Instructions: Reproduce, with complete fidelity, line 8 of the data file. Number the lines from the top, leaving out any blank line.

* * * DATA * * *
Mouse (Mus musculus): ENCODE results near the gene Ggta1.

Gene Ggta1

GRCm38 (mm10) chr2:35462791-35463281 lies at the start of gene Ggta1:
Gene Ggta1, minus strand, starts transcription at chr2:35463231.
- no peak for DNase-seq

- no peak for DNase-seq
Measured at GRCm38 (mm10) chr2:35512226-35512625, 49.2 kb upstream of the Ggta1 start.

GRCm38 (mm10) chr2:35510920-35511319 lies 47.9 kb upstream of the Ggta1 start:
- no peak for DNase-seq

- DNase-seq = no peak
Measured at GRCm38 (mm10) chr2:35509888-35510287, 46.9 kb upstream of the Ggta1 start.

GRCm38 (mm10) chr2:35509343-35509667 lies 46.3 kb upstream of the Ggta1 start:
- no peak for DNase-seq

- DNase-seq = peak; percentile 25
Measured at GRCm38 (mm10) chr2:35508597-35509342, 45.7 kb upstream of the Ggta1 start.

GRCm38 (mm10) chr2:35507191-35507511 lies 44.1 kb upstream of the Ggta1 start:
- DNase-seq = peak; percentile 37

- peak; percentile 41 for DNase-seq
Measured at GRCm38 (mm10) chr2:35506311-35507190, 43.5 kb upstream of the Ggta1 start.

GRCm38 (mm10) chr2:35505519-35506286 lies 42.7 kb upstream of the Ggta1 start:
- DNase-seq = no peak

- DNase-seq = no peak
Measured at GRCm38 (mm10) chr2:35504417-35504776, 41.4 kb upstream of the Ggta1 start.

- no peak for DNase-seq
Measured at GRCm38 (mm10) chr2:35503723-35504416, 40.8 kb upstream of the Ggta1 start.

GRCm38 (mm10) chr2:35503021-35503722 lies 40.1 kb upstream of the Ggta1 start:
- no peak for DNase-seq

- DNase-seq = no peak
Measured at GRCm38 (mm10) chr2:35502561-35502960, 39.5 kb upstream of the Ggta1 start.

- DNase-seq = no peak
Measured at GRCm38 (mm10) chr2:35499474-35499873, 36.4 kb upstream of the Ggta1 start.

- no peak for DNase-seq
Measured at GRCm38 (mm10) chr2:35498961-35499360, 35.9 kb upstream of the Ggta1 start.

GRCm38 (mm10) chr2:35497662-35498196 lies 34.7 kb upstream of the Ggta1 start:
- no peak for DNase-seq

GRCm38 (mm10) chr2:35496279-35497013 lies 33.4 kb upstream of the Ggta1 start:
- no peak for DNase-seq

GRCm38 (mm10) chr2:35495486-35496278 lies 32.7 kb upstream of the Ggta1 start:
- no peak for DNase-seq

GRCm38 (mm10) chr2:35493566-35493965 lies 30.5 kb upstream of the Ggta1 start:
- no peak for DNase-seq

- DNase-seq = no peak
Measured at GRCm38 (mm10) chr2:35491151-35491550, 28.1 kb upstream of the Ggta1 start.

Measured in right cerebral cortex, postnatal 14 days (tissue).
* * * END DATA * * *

GRCm38 (mm10) chr2:35510920-35511319 lies 47.9 kb upstream of the Ggta1 start: